6.Keep current with the technology if you plan on using it.

You know I encourage you to try and use technology as much as possible, so the above may sound like an impossible and counterintuitive task, but there you are. If you are planning on taking pictures of your children with your iPhone and posting them on Facebook, make sure you know about geo-tags before you go about using Facebook or Craigslist. If you are considering using Dropbox or GoogleDocs for patient notes investigate whether these are verified as HIPAA compliant (I’ll save you time on this one: They are not. Don’t use them for patient notes.)

If you want to play around with some new technology, research it a little (Google “[whatever you’re playing around with] and privacy.” If you want to keep current with technology and best therapy practices, I recommend you check out the Online Therapy Institute’s “Ethical Framework for the Use of Technology in Mental Health.” They are on the cutting edge of this stuff, and they have great courses as well as free resources.

So these are my suggestions for having an online presence that is HIPAA compliant and protective of your patients’ and your privacy. I know they are a tall order, but the privacy of you and your patients is worth the effort. Please feel free to add: Did I miss anything?


  1. Gowalla and Foursquare.

  2. BTW, this is a well written post and I appreciate the concise summary. Good job and good reminders for us all.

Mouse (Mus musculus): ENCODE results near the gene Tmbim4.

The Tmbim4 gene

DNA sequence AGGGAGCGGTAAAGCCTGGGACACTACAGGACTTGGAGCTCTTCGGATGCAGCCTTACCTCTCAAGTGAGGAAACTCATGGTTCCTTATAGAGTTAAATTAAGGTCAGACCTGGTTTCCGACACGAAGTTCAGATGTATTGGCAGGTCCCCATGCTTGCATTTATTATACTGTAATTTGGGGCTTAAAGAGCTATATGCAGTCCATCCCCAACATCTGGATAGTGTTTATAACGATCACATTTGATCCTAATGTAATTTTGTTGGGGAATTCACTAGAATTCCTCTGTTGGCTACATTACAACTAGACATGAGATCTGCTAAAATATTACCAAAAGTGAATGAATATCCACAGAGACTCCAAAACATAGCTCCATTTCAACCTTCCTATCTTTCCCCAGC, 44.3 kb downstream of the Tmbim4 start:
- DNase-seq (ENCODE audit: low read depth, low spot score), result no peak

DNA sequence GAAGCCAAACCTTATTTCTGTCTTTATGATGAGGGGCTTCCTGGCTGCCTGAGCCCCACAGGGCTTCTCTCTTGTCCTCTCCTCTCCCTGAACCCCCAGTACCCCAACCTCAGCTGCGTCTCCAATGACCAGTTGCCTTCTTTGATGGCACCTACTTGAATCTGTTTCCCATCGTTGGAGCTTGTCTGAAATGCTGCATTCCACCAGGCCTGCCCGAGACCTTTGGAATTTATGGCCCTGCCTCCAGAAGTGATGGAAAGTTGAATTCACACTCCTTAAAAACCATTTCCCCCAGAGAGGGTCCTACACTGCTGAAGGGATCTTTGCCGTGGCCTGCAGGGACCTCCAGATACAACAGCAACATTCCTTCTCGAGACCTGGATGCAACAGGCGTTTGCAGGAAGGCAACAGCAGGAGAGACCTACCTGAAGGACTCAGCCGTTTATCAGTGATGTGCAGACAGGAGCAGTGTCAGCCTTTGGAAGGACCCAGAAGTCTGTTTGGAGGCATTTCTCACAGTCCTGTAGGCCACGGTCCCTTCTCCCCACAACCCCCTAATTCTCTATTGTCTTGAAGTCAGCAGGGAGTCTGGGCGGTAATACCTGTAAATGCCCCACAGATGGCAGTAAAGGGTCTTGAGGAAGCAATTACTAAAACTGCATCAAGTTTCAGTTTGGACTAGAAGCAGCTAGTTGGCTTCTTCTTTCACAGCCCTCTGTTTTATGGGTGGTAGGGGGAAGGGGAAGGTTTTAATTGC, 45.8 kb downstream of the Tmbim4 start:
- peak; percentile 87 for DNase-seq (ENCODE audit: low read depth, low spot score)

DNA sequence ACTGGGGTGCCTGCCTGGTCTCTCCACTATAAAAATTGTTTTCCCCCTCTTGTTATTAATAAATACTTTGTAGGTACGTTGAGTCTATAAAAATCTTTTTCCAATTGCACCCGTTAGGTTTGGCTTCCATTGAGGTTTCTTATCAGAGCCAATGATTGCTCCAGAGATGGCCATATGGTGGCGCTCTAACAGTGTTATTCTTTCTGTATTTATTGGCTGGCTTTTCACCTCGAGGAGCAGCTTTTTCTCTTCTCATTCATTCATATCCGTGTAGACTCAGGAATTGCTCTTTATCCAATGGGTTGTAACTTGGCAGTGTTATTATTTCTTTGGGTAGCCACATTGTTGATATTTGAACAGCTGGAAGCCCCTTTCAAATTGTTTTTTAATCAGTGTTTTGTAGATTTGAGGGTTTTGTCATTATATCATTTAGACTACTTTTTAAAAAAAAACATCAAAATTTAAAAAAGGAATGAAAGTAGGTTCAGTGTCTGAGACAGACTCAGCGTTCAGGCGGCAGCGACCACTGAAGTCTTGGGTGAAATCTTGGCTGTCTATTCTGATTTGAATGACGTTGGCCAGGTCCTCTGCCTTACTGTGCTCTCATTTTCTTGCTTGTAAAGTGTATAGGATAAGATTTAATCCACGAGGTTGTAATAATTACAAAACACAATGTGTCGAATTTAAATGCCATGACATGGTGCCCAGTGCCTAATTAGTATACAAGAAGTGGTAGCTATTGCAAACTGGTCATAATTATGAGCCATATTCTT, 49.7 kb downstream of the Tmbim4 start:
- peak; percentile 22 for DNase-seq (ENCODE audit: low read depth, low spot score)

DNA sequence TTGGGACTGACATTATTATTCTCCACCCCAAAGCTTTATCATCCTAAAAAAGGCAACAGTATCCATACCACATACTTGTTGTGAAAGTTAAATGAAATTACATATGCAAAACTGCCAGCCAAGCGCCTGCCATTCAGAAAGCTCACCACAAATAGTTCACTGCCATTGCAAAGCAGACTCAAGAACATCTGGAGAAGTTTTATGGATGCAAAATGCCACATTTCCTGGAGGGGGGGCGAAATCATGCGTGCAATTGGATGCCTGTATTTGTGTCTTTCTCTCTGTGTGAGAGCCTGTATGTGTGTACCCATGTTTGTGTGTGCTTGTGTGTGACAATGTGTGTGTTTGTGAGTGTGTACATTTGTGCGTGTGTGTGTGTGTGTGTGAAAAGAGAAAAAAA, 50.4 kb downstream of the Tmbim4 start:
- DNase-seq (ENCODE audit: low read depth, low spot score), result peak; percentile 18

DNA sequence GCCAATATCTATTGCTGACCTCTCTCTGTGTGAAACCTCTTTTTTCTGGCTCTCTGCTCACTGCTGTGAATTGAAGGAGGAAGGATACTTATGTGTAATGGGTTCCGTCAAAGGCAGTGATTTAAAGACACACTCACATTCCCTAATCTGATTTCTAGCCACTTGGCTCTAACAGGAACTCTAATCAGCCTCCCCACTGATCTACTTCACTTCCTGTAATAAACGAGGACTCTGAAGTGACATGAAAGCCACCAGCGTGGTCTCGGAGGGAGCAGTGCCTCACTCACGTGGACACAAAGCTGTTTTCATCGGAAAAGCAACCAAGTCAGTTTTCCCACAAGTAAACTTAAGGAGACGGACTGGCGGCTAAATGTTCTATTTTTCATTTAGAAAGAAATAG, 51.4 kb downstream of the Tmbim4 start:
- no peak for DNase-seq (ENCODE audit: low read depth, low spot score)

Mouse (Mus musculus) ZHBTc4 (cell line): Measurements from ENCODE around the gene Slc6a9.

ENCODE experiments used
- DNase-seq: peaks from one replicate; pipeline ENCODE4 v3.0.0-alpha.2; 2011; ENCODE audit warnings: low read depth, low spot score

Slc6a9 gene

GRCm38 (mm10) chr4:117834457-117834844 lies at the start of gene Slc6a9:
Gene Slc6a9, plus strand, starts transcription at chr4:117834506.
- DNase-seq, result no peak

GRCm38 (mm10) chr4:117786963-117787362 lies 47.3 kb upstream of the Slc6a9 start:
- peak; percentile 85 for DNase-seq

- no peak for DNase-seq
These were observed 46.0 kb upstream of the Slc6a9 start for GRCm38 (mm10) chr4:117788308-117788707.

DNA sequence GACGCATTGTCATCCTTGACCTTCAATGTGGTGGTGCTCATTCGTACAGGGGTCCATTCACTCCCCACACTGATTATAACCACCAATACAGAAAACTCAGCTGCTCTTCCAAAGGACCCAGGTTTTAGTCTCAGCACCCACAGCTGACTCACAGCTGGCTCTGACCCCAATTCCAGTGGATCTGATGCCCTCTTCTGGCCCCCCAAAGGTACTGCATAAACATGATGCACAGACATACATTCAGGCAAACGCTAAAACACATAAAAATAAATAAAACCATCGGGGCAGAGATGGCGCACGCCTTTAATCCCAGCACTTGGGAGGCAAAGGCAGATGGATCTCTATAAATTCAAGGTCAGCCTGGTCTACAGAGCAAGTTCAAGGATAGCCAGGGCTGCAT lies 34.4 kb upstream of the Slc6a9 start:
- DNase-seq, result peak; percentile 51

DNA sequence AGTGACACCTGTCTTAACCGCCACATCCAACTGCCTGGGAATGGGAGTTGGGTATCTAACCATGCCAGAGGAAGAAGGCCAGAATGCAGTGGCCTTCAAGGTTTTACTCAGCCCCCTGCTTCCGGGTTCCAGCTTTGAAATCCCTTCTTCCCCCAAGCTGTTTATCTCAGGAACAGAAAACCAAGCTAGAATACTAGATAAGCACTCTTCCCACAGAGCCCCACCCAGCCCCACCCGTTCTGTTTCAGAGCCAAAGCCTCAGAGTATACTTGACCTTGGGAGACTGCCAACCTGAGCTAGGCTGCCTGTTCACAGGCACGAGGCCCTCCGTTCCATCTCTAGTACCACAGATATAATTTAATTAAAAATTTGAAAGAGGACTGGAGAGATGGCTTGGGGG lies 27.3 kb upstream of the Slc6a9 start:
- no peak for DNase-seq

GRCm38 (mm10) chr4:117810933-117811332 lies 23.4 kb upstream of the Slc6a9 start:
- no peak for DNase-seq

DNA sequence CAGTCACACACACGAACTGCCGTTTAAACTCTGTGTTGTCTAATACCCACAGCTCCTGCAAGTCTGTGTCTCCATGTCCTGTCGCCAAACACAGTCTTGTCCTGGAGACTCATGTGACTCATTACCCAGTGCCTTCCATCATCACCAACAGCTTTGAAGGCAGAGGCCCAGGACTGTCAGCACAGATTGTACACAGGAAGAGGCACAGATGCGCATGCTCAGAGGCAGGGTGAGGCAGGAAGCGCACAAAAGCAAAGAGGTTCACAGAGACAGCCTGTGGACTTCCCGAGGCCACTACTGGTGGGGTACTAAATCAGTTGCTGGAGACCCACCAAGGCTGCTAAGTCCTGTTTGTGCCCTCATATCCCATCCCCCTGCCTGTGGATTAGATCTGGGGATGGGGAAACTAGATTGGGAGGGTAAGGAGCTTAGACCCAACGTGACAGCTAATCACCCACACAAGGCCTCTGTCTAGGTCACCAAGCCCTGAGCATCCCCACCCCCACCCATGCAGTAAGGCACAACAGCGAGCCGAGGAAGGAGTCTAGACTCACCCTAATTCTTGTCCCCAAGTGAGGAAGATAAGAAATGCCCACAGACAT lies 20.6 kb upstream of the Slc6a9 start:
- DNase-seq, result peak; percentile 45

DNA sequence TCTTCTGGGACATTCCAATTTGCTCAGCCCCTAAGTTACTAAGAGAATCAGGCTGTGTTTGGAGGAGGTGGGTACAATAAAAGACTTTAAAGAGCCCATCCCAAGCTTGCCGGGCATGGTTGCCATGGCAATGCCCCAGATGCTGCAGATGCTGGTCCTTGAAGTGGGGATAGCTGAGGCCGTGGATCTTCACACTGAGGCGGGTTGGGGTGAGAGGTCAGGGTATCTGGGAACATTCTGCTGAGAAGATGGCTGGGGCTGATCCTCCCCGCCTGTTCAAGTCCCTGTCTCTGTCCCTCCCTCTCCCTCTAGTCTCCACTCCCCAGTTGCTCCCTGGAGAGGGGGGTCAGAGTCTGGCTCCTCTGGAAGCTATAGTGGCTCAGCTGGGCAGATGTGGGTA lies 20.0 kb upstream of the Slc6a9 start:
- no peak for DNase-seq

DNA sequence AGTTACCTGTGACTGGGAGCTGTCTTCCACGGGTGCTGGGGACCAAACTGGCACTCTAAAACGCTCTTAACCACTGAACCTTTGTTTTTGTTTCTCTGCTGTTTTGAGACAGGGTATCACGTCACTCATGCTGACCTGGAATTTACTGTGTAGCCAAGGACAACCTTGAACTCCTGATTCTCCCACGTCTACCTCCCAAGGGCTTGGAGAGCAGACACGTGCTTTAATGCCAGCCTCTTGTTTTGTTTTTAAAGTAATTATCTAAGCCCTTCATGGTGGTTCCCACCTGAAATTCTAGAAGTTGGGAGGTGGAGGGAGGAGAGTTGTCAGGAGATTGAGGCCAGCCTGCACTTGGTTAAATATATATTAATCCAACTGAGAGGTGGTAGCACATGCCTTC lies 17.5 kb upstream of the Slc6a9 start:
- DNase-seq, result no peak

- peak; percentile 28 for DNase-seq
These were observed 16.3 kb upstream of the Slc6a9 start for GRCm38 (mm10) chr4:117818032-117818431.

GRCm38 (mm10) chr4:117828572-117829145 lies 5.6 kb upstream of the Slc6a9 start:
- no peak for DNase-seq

3. Number one haunts me. Horrifies me.

    I think low-tech for the “work” of therapy is probably always going to be the absolute most sane, easy way to go. Personal files locked in a file cabinet locked in an office. Usually then locked in a building.

    • Hi Elizabeth, you are right in framing any communication about patients as part of the work. I think social media has its place with patients and in health care and it is still evolving. I think it also requires us to have a more mutual sort of discussion with patients and find out what they want, then see if we can reconcile it with our best practices.

  4. Thank you Mike for this post. Very timely and useful.

  5. I am wondering about the ability to email an invoice for those who want to submit it to flex plan option…if the client signs a release of information for the specific type of email and the content? Touchy stuff… CPT code cost and maybe diagnosis?

    • I’d suggest asking your patients if they are comfortable with this, just to make sure. That is in addition to having it in your release that they sign at the beginning of their treatment with you. And the best way to handle this on your own would be to snail mail or hand it to them in session.

      But Kathleen, I would actually suggest you use a billing service that mails out the claims on paper, and is bonded and HIPAA-compliant. The one I used is and they more than make up for their fee with the errors and payments they catch.